Sandeep Kishore

Sandeep Kishore is a post-doctoral fellow at Harvard Medical School and co-chair of the Young Professionals Chronic Disease Network (YP-CDN), a global network of 400 young professionals from 50 countries committed to the equitable prevention and treatment of non-communicable diseases (NCDs) as a social justice issue. He seeks to leverage lateral thinking and trans-disciplinary approaches at universities worldwide, with the goal of preparing and cultivating the next generation of young leaders to tackle health challenges of the 21st century. In this capacity, he served as a delegate to the United Nations General Assembly in 2011. His work has been featured in the popular press (Scientific American, The Huffington Post and The Scientist), as well as in scholarly journals and textbooks including the Nature Reviews series and PLoS Medicine. He received his Ph.D. from Cornell University, where his dissertation focused on the evolution of malaria parasitism in humans and for which he was awarded the national Raymond W. Sarber award for most outstanding graduate student in microbiology. He is a graduate of Duke University (B.S.) and Oxford University (M.Sc.), and is the first The Lancet awardee for community service. He is a Fellow at MIT’s Dalai Lama Center for Ethics & Transformative Values and a recipient of the Paul & Daisy Soros Fellowship for New Americans. He is returning to complete his medical training at Cornell’s medical college in 2012.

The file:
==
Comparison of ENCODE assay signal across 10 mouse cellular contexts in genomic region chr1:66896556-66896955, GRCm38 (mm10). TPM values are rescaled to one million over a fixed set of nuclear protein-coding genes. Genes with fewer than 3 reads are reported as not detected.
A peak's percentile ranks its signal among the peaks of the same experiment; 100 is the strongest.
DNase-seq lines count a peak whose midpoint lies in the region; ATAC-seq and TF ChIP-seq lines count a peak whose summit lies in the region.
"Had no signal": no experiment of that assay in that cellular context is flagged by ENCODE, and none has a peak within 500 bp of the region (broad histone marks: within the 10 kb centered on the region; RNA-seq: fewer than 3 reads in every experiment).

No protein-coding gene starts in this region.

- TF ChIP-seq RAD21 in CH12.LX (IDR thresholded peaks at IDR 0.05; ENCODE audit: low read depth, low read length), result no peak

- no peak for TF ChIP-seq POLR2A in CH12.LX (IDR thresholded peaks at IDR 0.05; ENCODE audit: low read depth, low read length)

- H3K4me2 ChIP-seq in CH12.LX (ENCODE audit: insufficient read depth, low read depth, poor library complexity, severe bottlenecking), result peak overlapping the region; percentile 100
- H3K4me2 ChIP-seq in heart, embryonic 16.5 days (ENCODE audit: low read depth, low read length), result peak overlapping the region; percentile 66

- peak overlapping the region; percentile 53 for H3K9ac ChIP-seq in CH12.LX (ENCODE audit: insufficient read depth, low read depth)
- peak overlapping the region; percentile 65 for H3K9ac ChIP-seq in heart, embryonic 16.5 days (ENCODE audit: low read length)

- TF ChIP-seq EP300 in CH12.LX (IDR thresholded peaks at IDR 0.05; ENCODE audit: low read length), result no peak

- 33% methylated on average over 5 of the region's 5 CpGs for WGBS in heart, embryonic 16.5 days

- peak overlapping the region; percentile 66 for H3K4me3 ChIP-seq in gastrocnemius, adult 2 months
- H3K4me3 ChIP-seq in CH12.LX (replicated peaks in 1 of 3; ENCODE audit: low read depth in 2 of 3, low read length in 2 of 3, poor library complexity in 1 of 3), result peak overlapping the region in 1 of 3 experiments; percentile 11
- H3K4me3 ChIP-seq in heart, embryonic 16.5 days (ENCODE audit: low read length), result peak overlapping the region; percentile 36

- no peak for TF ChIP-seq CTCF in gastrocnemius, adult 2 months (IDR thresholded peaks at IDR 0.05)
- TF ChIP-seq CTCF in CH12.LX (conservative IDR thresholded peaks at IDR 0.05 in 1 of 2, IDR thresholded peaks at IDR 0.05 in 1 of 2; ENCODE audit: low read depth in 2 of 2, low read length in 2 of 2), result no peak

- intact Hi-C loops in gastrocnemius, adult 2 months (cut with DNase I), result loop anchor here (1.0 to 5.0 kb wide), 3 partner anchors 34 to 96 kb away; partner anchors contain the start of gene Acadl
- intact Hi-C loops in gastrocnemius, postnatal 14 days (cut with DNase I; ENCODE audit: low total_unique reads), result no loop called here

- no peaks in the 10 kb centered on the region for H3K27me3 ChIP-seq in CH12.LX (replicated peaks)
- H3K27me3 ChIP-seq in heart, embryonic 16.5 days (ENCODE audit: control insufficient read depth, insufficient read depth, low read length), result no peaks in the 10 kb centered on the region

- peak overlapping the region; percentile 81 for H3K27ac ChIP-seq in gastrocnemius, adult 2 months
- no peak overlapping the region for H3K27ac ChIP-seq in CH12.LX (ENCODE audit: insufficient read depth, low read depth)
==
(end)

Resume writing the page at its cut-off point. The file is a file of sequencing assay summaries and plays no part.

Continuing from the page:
You say you want a revolution? (Sandeep Kishore)

Science Kit for Sandeep Kishore

Dear all,

Here it is, my Science Kit!

See http://bit.ly/Ica0xK for the 'Causes of the Causes' Challenge. It is a living document, a curation of examples and lessons learned from students and faculty globally on integrating non-biomedical determinants into medical training! Please add on to it.

See http://bit.ly/pDdnqM for a 'Youth Manifesto on Non-Communicable Diseases'

See http://bit.ly/tYrzDq for a student-faculty paper on 'Preparing the University Community for 21st Century Public Health Needs."